When someone experiences a crisis, it is natural to stop engaging in activities. This is especially true if the crisis feels too heavy and recovery takes time. For example, if a company experiences operational problems, it may need to tighten operations, reduce unnecessary activities, stop expanding into new businesses, and even stop strategic planning.
On a personal level, for example, if someone is experiencing a financial crisis, they may choose to save money to the fullest and stop all plans that involve spending money. If someone is in a position without money, they may take drastic action to stop thinking and planning anything that involves spending money. Although this seems true (especially compared to people who are in crisis but still go out and shop around freely, even if they have to borrow again), it can be dangerous in the future as they stop their personal development. For a company, it can be hazardous for the survival of the company.
Saving money is indeed necessary. Reducing unnecessary activities or eliminating waste is mandatory, but that does not mean all costs are eliminated completely. During a crisis, some expenses classified as compulsory or investments must still be incurred.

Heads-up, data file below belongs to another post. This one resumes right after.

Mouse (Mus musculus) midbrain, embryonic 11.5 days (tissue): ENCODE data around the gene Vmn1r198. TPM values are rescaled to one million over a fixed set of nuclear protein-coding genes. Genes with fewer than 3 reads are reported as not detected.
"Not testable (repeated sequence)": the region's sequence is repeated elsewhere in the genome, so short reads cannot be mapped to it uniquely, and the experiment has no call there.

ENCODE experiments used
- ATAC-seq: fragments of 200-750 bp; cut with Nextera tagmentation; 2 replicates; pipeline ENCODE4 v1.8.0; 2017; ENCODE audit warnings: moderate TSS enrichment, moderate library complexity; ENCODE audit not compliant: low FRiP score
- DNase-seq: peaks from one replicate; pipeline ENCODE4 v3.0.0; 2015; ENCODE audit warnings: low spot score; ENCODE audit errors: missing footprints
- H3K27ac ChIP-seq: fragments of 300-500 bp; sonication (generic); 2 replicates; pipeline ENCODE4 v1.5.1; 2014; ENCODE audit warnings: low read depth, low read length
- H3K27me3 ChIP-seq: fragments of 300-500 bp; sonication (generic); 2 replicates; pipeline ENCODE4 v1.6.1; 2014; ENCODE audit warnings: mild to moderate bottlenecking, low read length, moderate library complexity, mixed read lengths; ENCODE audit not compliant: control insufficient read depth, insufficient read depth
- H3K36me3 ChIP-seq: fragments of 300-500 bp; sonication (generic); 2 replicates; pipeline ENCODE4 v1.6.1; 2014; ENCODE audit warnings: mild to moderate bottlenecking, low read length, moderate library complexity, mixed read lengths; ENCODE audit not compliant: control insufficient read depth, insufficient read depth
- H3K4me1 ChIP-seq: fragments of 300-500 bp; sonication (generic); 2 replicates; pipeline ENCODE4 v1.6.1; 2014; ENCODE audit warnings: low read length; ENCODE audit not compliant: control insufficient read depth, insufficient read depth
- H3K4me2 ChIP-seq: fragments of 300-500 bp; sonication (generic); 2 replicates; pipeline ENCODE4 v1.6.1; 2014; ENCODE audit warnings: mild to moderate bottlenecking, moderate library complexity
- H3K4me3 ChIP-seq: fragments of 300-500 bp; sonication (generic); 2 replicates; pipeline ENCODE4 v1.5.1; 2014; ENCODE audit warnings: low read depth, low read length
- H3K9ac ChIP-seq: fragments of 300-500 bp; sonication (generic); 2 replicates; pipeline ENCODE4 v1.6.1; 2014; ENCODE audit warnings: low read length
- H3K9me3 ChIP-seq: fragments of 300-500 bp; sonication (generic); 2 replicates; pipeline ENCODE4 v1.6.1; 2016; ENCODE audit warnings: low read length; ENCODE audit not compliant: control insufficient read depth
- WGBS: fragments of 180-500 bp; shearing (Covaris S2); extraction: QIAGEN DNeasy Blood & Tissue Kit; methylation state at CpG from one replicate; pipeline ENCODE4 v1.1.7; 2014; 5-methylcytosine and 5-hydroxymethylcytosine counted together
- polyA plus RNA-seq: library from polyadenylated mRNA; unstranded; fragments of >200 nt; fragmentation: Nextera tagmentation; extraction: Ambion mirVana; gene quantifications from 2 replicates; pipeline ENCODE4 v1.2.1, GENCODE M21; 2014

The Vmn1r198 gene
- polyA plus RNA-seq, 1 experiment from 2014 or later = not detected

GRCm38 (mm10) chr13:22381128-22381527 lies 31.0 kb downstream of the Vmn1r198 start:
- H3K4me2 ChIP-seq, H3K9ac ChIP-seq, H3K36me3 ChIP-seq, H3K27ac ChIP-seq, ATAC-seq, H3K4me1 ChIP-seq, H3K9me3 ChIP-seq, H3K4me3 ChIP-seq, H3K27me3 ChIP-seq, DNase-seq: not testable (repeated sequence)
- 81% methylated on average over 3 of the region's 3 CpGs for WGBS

Reducing it is allowed, but do not eliminate it completely. For example, from the company’s perspective, payroll is mandatory. Training and developing the quality of the team is also a required investment, as it maintains the company’s quality in a competitive climate. When the crisis subsides, the skills and qualifications will be the capital to soar faster than other competitors.
When I was a child, my parents reduced many things considered wasteful but never lowered mandatory costs such as tuition and adequate food for their children. Simply put, my parents chose to eat simply for themselves but would never make tuition payments late. They decided to reduce cigarettes or other non-essential needs so that their children could eat enough and be able to concentrate on school.
When doing this, my parents thought their children would have a better chance than they did. Simply put, sending children to school is not a waste because it can provide better opportunities for children in the future. The same thing applies to investment. Although the situation is not the same as the crisis experienced by companies or individuals, the principle is the same. Don’t stop investing during a crisis. Keep investing, even if it’s just a little because it can provide better opportunities in the future.